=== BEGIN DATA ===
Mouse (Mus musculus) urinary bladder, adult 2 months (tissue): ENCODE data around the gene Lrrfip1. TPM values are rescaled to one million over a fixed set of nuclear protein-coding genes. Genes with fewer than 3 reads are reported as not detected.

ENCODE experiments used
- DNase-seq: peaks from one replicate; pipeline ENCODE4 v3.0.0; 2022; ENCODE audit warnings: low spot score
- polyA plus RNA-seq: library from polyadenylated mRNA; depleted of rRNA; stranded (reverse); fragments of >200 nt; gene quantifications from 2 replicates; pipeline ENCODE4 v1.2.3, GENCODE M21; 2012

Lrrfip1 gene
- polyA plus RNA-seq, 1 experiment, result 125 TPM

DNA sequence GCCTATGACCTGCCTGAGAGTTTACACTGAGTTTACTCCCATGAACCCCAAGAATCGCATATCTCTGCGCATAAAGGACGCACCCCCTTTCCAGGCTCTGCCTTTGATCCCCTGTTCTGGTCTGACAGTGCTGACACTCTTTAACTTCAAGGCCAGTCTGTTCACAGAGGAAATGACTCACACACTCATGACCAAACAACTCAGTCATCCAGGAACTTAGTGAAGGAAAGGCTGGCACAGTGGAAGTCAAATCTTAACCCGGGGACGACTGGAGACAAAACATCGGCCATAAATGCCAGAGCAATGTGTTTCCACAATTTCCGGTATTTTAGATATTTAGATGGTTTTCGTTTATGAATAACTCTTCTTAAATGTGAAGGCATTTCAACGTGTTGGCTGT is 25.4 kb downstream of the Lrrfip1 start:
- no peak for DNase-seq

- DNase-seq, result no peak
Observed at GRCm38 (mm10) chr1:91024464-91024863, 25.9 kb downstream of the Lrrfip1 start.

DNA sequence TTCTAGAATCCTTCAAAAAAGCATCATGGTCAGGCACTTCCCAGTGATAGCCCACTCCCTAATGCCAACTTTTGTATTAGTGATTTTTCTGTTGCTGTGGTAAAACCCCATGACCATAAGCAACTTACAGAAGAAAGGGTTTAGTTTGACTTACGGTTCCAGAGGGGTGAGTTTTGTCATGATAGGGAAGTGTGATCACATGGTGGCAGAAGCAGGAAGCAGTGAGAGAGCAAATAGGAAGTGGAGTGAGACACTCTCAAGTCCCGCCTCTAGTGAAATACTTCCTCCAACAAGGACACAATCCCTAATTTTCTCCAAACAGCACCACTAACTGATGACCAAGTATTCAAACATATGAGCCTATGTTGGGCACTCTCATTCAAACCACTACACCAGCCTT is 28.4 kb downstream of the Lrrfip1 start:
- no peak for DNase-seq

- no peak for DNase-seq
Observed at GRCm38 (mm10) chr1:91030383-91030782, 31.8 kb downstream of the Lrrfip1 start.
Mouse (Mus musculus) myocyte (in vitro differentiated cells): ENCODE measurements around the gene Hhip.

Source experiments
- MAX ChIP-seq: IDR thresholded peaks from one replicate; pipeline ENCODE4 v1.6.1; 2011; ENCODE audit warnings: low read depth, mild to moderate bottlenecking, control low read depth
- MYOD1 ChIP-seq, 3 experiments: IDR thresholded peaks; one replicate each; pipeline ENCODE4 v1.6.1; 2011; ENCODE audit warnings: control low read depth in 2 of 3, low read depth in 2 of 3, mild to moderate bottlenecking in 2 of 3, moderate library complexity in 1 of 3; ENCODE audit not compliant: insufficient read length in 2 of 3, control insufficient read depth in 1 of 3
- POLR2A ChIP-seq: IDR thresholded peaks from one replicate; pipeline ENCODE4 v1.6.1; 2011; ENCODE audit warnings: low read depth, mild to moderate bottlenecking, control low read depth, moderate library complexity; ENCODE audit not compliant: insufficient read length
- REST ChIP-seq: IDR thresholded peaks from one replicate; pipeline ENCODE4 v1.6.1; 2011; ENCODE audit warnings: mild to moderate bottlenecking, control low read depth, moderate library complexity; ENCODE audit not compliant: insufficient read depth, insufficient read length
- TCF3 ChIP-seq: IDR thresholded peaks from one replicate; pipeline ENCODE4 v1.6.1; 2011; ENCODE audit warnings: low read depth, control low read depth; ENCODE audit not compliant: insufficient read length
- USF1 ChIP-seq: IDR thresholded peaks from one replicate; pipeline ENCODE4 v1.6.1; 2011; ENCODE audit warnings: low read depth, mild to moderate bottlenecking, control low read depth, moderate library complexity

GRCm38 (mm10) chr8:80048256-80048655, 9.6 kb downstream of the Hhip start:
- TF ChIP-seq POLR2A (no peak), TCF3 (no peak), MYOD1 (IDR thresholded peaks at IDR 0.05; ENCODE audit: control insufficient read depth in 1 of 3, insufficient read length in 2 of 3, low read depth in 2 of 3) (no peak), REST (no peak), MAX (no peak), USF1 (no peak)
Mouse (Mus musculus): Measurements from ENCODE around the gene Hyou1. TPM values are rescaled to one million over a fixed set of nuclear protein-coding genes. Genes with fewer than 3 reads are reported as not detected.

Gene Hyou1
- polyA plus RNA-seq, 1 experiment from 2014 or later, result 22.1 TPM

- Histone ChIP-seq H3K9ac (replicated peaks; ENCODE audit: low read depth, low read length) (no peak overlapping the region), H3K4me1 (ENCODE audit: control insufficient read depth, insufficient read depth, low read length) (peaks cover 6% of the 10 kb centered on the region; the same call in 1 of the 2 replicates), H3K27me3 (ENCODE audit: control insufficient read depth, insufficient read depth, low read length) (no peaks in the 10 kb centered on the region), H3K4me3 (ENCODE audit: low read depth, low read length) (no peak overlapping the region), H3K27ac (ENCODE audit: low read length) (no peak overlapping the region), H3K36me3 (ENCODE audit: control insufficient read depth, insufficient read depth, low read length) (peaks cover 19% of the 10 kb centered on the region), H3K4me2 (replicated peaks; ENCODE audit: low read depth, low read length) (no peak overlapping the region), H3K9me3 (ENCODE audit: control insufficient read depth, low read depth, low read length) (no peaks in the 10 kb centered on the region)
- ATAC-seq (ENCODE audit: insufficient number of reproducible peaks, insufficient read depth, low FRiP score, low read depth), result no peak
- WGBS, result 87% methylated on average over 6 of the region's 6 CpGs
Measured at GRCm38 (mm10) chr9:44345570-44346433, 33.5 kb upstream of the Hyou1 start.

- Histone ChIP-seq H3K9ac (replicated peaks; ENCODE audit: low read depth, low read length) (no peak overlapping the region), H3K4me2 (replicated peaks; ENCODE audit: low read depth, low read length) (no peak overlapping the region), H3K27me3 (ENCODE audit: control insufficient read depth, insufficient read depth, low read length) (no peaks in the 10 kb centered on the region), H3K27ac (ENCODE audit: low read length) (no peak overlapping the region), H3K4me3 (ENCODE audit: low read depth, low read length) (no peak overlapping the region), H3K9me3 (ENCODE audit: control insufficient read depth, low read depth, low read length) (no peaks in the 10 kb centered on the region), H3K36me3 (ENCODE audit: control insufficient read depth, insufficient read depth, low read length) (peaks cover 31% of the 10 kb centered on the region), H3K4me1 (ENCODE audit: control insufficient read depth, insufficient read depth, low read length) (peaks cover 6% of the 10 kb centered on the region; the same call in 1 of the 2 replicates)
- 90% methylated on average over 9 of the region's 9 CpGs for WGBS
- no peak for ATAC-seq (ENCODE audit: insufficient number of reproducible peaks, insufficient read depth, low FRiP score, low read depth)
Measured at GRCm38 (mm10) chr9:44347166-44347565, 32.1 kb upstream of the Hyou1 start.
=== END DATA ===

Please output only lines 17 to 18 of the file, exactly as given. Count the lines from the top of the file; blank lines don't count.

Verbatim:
- MAX ChIP-seq: IDR thresholded peaks from one replicate; pipeline ENCODE4 v1.6.1; 2011; ENCODE audit warnings: low read depth, mild to moderate bottlenecking, control low read depth
- MYOD1 ChIP-seq, 3 experiments: IDR thresholded peaks; one replicate each; pipeline ENCODE4 v1.6.1; 2011; ENCODE audit warnings: control low read depth in 2 of 3, low read depth in 2 of 3, mild to moderate bottlenecking in 2 of 3, moderate library complexity in 1 of 3; ENCODE audit not compliant: insufficient read length in 2 of 3, control insufficient read depth in 1 of 3